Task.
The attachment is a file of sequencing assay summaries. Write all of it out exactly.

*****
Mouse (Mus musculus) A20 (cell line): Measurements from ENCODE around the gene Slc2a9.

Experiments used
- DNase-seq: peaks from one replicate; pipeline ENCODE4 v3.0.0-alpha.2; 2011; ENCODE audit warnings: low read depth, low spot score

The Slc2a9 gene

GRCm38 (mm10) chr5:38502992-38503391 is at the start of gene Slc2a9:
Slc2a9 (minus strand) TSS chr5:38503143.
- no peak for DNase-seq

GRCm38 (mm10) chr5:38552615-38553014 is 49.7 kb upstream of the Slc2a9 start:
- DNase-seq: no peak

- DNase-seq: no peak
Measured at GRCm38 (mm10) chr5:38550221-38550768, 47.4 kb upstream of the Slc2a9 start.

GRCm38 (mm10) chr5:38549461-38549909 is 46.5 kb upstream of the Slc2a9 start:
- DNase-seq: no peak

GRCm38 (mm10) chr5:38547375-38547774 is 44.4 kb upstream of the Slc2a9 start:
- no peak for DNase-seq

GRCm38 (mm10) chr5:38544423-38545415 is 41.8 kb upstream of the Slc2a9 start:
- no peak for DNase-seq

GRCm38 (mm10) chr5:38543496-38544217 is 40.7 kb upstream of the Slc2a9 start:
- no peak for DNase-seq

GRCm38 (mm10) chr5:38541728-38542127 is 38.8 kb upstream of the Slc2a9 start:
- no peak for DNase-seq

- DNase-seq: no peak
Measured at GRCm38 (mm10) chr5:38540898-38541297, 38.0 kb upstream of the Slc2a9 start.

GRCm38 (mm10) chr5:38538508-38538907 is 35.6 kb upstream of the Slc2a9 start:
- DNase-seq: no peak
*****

Mouse (Mus musculus) A20 (cell line): Measurements from ENCODE around the gene Slc2a9.

Experiments used
- DNase-seq: peaks from one replicate; pipeline ENCODE4 v3.0.0-alpha.2; 2011; ENCODE audit warnings: low read depth, low spot score

The Slc2a9 gene

GRCm38 (mm10) chr5:38502992-38503391 is at the start of gene Slc2a9:
Slc2a9 (minus strand) TSS chr5:38503143.
- no peak for DNase-seq

GRCm38 (mm10) chr5:38552615-38553014 is 49.7 kb upstream of the Slc2a9 start:
- DNase-seq: no peak

- DNase-seq: no peak
Measured at GRCm38 (mm10) chr5:38550221-38550768, 47.4 kb upstream of the Slc2a9 start.

GRCm38 (mm10) chr5:38549461-38549909 is 46.5 kb upstream of the Slc2a9 start:
- DNase-seq: no peak

GRCm38 (mm10) chr5:38547375-38547774 is 44.4 kb upstream of the Slc2a9 start:
- no peak for DNase-seq

GRCm38 (mm10) chr5:38544423-38545415 is 41.8 kb upstream of the Slc2a9 start:
- no peak for DNase-seq

GRCm38 (mm10) chr5:38543496-38544217 is 40.7 kb upstream of the Slc2a9 start:
- no peak for DNase-seq

GRCm38 (mm10) chr5:38541728-38542127 is 38.8 kb upstream of the Slc2a9 start:
- no peak for DNase-seq

- DNase-seq: no peak
Measured at GRCm38 (mm10) chr5:38540898-38541297, 38.0 kb upstream of the Slc2a9 start.

GRCm38 (mm10) chr5:38538508-38538907 is 35.6 kb upstream of the Slc2a9 start:
- DNase-seq: no peak